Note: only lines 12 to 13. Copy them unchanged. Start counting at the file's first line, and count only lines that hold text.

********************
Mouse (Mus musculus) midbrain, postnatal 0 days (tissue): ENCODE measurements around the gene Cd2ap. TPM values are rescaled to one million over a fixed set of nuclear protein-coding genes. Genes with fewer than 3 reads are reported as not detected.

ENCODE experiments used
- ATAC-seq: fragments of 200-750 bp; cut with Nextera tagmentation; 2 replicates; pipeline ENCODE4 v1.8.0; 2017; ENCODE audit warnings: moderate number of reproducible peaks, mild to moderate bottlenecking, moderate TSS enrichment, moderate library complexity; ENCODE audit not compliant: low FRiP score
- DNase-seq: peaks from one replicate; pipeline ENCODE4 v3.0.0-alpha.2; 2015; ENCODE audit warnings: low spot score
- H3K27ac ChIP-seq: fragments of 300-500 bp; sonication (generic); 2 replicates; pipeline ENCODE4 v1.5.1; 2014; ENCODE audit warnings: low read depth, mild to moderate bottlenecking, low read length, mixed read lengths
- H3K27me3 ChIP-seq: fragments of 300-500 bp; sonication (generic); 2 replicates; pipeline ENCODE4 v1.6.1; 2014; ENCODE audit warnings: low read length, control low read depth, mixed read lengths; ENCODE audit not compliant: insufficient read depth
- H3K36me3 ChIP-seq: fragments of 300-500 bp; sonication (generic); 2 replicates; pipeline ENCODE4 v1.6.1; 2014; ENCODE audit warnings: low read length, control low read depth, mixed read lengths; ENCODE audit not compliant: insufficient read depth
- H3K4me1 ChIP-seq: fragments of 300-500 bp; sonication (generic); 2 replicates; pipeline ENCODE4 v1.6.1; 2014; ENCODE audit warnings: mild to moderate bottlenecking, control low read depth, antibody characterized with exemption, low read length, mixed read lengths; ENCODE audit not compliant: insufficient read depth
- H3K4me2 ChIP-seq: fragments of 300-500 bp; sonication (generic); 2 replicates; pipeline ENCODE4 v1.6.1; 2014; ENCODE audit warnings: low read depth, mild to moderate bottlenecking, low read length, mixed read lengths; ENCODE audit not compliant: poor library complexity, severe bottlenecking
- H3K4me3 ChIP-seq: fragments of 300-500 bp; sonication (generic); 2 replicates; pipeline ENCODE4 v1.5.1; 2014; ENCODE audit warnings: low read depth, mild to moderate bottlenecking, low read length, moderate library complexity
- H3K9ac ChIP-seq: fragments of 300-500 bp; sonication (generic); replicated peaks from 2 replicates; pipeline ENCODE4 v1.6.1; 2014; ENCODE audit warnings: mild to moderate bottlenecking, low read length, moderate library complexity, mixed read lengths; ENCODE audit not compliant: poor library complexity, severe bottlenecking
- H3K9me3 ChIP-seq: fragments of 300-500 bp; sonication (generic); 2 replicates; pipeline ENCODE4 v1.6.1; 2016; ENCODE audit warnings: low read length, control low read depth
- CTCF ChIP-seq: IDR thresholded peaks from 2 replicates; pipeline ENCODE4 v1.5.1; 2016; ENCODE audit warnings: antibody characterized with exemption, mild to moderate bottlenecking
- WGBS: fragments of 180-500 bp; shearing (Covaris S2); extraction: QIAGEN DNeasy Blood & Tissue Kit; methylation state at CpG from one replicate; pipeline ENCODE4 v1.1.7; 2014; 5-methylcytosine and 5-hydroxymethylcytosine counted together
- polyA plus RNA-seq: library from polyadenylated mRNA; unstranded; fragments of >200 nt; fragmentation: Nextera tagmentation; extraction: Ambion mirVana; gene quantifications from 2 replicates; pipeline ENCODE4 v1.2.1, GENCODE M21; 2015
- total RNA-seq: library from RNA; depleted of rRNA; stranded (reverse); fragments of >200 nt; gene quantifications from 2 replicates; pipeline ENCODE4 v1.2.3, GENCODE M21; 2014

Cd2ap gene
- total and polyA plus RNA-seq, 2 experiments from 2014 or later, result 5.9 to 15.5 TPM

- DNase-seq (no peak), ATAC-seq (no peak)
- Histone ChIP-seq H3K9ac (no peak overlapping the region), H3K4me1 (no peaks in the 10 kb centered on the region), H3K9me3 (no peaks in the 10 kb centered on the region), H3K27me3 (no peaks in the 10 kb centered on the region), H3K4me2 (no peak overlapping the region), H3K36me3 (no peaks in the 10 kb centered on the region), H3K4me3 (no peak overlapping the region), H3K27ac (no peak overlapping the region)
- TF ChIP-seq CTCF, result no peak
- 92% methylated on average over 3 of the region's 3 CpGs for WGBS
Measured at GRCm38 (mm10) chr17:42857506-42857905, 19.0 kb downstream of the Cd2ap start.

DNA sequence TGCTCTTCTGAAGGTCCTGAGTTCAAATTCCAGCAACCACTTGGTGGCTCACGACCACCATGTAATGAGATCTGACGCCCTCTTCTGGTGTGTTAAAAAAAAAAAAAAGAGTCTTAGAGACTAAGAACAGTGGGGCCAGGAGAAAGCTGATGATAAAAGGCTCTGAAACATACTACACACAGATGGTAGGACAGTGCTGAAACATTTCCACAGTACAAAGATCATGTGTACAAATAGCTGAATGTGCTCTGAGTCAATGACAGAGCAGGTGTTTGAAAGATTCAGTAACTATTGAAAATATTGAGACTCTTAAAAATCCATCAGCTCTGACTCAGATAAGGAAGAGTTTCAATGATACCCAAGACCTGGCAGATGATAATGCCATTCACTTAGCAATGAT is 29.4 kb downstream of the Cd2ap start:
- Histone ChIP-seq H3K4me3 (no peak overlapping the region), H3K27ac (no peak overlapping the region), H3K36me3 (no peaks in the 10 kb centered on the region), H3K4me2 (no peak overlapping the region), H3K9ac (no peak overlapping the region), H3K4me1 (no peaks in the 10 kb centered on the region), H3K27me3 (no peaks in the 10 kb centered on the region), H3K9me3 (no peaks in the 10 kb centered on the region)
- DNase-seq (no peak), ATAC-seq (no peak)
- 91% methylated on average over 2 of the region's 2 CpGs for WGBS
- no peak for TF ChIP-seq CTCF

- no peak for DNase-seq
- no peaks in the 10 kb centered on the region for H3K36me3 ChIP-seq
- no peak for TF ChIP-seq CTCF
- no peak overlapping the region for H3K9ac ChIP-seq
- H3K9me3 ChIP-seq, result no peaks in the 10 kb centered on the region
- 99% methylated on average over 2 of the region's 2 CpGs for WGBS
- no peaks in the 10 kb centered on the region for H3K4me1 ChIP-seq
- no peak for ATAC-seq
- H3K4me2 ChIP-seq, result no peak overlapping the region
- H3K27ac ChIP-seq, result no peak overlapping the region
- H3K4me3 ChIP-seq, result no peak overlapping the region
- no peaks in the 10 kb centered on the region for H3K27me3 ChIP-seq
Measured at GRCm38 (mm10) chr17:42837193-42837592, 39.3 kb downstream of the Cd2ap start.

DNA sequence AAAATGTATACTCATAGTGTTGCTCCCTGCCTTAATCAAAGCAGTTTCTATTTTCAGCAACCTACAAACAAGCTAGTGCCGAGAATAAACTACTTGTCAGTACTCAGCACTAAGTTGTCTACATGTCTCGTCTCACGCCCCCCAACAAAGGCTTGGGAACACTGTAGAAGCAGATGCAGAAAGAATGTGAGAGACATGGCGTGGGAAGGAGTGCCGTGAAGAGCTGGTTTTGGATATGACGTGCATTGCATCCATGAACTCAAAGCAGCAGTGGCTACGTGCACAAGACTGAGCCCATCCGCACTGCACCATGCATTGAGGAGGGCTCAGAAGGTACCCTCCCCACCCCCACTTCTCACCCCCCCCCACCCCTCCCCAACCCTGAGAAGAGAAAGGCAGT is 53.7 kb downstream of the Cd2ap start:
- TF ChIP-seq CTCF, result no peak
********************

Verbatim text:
- H3K9me3 ChIP-seq: fragments of 300-500 bp; sonication (generic); 2 replicates; pipeline ENCODE4 v1.6.1; 2016; ENCODE audit warnings: low read length, control low read depth
- CTCF ChIP-seq: IDR thresholded peaks from 2 replicates; pipeline ENCODE4 v1.5.1; 2016; ENCODE audit warnings: antibody characterized with exemption, mild to moderate bottlenecking